Monday, January 19, 2015

Music & 'American Sniper'

If you haven't seen American Sniper and don't want to know anything about it, don't read this post.
If you've been living under a rock for the past couple of years and don't know anything at all about Chris Kyle and don't want to until you see the movie, don't read this post.
I have no interest in spoiling anything, but if you don't know by now about the life of Chief Petty Officer Kyle, then it's not my fault if you read something on this blog that ruins something for you.


American Sniper is a terribly beautiful movie. It is harsh and brutal, touching and heartrending, conveying its message and subject matter through some masterful performances, intense battle sequences, and the reality of its source material. But one thing it is noticeably devoid of is music.

Warner Bros.Pictures
Well, alright. Perhaps "devoid" is too strong a term. Nevertheless, there is precious little music scattered throughout the film. There are a few moments of light piano theme: soft, single notes played to subtly enhance the mood of a scene here or there. There is a Van Morrison song playing during a wedding reception. But, by and large, the movie delivers the lion's share of its emotion without any musical accompaniment.

And it does so brilliantly. Which, when you think about it, is a pretty remarkable accomplishment all on its own. Background music is such a ubiquitous part of modern society - we hear music when we eat, when we shop, when we're waiting on the phone, when we're doing anything, really - that to deliberately remove it from a place where people are so used to hearing a lot of it (like in a movie) certainly stands as a gutsy call.


After the screen goes dark and the audience is informed of his tragic & untimely fate, the movie closes with authentic footage from Chris Kyle's memorial service & funeral procession. It is a powerful moment, to be sure, and one director Clint Eastwood elected to pair with a song. After more then two hours of perhaps the sparsest use of music I have ever heard during a motion picture, the addition of it to what is already an intensely emotional setting registers pretty deep, to say the least. As the song ends and the real-life footage fades, the credits begin to roll, and they, too, do so silently (another unconventional move). And, I have to tell you, I don't know that I've ever been in a movie theater quite as still as the one I left after American Sniper. The atmosphere could be described as reverent, introspective, reflective. The music - in both its absence and its deliberately restrained use - combined with the power of this man's story (and how it represents thousands of others who laid their lives on the line for the benefit of the country they love) to forge a rich and memorable moment for me. Movies - even movies that I love - rarely impact me like that. I'm still absorbing it.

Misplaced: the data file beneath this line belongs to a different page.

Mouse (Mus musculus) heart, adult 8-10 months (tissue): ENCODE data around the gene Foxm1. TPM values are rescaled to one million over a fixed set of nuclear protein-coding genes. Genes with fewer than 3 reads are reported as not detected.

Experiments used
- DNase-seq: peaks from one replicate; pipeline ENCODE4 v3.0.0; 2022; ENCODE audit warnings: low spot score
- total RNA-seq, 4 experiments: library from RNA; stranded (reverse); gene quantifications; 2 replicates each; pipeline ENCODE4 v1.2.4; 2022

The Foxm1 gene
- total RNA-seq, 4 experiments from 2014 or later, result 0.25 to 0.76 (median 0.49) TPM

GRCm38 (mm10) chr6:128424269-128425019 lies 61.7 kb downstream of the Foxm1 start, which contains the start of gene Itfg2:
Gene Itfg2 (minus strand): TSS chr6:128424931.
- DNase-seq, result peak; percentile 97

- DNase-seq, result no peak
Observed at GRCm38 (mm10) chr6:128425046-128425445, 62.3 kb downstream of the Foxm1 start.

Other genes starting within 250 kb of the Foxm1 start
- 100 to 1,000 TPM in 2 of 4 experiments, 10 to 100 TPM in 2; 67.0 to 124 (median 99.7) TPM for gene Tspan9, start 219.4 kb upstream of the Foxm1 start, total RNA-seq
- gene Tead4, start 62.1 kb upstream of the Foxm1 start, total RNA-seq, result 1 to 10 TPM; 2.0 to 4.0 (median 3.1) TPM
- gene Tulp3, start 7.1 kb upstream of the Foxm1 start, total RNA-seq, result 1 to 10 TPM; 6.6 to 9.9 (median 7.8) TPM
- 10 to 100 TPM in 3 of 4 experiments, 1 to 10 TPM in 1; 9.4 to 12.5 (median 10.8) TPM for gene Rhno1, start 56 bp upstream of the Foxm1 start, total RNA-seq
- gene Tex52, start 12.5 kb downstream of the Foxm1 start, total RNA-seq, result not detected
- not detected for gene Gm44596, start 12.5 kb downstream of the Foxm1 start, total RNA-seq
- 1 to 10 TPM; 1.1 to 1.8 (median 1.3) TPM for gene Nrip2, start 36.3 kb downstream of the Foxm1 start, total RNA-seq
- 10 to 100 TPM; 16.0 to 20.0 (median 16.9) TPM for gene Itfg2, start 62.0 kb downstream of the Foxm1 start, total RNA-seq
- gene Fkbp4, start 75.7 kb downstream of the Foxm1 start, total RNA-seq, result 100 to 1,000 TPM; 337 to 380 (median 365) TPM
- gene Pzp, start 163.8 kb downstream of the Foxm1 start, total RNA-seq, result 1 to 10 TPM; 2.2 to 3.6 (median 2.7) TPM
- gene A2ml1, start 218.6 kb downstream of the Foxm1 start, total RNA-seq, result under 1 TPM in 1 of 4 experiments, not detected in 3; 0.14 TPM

But, as I am so inclined to do, I couldn't wait to figure out what the haunting melody was that played during those final moments. I got online and discovered that Eastwood had not contracted original music be written for the scene, but instead chose a piece from the 1965 spaghetti western Il Ritorno di Ringo, aptly entitled, 'The Funeral'. What I couldn't help but notice was that the music was composed by Ennio Morricone, who also wrote the legendary score to The Good, The Bad, and The Ugly, one of the movies most credited with launching Clint Eastwood's acting career to iconic levels.

I also couldn't help noticing the circle that seemed to have been formed: Eastwood, so well-known in large part for his role in a movie for which Morricone composed such timeless music, uses a lesser-known but equally beautiful piece of Morricone's to underscore the powerful final moment of perhaps the most important film he's ever directed - 50 years later. The entire thing just screamed to me of the power of great art: it always seems to find its way to where it is most needed. Time and age are not factors. What is truly beautiful will be truly beautiful forever, and when it's needed, God-willing, it will be there.

American Sniper doesn't necessarily try to make a great statement about beautiful art. That's not what it's concerned with. But it does so, anyway, (in, I admit, a rather subtle way) because the people who made the movie care about beautiful art. When all of these things come together - a powerful & moving story, great music, masterful artists - what results is something a person like me will not soon forget.


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